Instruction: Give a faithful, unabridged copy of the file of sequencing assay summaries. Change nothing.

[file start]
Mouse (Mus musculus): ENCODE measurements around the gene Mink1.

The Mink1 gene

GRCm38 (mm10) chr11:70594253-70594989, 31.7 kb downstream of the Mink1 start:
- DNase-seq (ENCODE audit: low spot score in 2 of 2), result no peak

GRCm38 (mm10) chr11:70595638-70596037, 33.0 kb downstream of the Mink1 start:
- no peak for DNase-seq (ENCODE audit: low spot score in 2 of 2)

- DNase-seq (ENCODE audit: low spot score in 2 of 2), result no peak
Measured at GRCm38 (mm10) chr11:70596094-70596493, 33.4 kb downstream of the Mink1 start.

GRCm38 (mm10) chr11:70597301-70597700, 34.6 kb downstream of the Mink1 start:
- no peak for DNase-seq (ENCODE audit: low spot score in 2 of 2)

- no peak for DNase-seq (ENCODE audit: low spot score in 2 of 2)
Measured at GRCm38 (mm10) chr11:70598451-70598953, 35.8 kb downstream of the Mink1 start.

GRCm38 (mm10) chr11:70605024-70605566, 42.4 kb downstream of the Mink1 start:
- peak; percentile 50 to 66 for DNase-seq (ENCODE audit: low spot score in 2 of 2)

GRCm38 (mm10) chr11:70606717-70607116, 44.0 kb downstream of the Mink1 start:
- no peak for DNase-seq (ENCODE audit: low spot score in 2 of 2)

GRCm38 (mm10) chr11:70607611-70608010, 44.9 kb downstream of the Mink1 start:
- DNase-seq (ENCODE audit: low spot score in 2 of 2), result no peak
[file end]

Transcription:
Mouse (Mus musculus): ENCODE measurements around the gene Mink1.

The Mink1 gene

GRCm38 (mm10) chr11:70594253-70594989, 31.7 kb downstream of the Mink1 start:
- DNase-seq (ENCODE audit: low spot score in 2 of 2), result no peak

GRCm38 (mm10) chr11:70595638-70596037, 33.0 kb downstream of the Mink1 start:
- no peak for DNase-seq (ENCODE audit: low spot score in 2 of 2)

- DNase-seq (ENCODE audit: low spot score in 2 of 2), result no peak
Measured at GRCm38 (mm10) chr11:70596094-70596493, 33.4 kb downstream of the Mink1 start.

GRCm38 (mm10) chr11:70597301-70597700, 34.6 kb downstream of the Mink1 start:
- no peak for DNase-seq (ENCODE audit: low spot score in 2 of 2)

- no peak for DNase-seq (ENCODE audit: low spot score in 2 of 2)
Measured at GRCm38 (mm10) chr11:70598451-70598953, 35.8 kb downstream of the Mink1 start.

GRCm38 (mm10) chr11:70605024-70605566, 42.4 kb downstream of the Mink1 start:
- peak; percentile 50 to 66 for DNase-seq (ENCODE audit: low spot score in 2 of 2)

GRCm38 (mm10) chr11:70606717-70607116, 44.0 kb downstream of the Mink1 start:
- no peak for DNase-seq (ENCODE audit: low spot score in 2 of 2)

GRCm38 (mm10) chr11:70607611-70608010, 44.9 kb downstream of the Mink1 start:
- DNase-seq (ENCODE audit: low spot score in 2 of 2), result no peak